The Case of the Missing “Em Dash”

This is a photo of a detective holding a magnifying glass.A client recently sent us an SOS from their outside proofreader—a very detail-oriented professional—who noticed that our Spanish translation did not contain the same number of “em dashes” as the English source text.

Were these missing em dashes an error on our part? After some research, we found that em dashes have different functions in Spanish. What looked wrong was actually proper usage.

While everyone knows how to use a hyphen (-), both the longer en dash (–) and even longer em dash (—) are not as well known.

In English, the em dash:

• indicates that a sentence is unfinished
(“I sense something; a presence I have not felt since—”)

• achieves emphasis
(“Here is where all the trouble begins—in the American confidence that technology is the ultimate medicine for all ills.”)

• replaces parenthesis when providing collateral information
(“Call Mike Habib—he’s with Jax Electronics—and get his opinion.”)

In contrast, the em dash in Spanish:

• indicates the beginning of dialog and separates the speaker from the spoken text
(—Yes—responded the secretary—, but we can’t tell him the entire truth.)

• indicates component elements, such as:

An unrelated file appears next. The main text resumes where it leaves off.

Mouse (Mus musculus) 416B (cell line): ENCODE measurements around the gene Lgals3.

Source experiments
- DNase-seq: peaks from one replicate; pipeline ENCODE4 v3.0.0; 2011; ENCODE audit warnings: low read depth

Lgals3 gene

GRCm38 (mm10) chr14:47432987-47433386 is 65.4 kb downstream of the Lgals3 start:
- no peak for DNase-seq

Discounts on:

—household items, etc.

The Spanish em dash is also used to replace parenthesis when providing collateral information such as: “He took his loyalty to his professor —a very good professor— to the extreme.” And note the space before the initial em dash and after the concluding em dash in Spanish.

As we concluded our research, we learned that an unfinished thought in Spanish is commonly noted with the ellipses (…) rather than an em dash.

To emphasize a thought, a Spanish writer might use a colon instead of the em dash (“Here is where all the trouble begins: in the American confidence that…”). Finally, providing collateral information with em dashes in both English and Spanish can also be accomplished by using parenthesis.

Conclusion: Don’t expect exact correspondence in the use of the em dash between the original English and the target Spanish documents. Syntax and grammar can vary greatly from one language to the next, so it’s only natural that punctuation will differ as well.

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